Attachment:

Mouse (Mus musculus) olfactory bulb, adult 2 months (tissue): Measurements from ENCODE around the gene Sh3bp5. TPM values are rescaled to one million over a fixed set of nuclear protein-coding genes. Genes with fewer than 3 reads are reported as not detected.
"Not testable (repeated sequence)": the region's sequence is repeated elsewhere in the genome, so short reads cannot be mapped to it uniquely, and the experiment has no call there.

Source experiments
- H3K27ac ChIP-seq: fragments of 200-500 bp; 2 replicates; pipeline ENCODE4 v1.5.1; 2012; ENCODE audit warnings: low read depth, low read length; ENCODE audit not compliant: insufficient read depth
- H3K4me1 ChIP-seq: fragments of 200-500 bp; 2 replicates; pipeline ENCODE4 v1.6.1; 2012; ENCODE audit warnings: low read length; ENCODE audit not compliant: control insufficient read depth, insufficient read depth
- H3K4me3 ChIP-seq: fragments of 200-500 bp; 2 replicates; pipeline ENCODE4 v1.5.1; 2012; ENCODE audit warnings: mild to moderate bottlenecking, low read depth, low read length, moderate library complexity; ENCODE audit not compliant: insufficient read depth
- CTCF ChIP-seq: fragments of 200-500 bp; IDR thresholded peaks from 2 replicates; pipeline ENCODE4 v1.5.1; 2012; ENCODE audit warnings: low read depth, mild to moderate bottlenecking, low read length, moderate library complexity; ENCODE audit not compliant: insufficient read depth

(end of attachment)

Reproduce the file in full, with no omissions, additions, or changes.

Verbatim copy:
Mouse (Mus musculus) olfactory bulb, adult 2 months (tissue): Measurements from ENCODE around the gene Sh3bp5. TPM values are rescaled to one million over a fixed set of nuclear protein-coding genes. Genes with fewer than 3 reads are reported as not detected.
"Not testable (repeated sequence)": the region's sequence is repeated elsewhere in the genome, so short reads cannot be mapped to it uniquely, and the experiment has no call there.

Source experiments
- H3K27ac ChIP-seq: fragments of 200-500 bp; 2 replicates; pipeline ENCODE4 v1.5.1; 2012; ENCODE audit warnings: low read depth, low read length; ENCODE audit not compliant: insufficient read depth
- H3K4me1 ChIP-seq: fragments of 200-500 bp; 2 replicates; pipeline ENCODE4 v1.6.1; 2012; ENCODE audit warnings: low read length; ENCODE audit not compliant: control insufficient read depth, insufficient read depth
- H3K4me3 ChIP-seq: fragments of 200-500 bp; 2 replicates; pipeline ENCODE4 v1.5.1; 2012; ENCODE audit warnings: mild to moderate bottlenecking, low read depth, low read length, moderate library complexity; ENCODE audit not compliant: insufficient read depth
- CTCF ChIP-seq: fragments of 200-500 bp; IDR thresholded peaks from 2 replicates; pipeline ENCODE4 v1.5.1; 2012; ENCODE audit warnings: low read depth, mild to moderate bottlenecking, low read length, moderate library complexity; ENCODE audit not compliant: insufficient read depth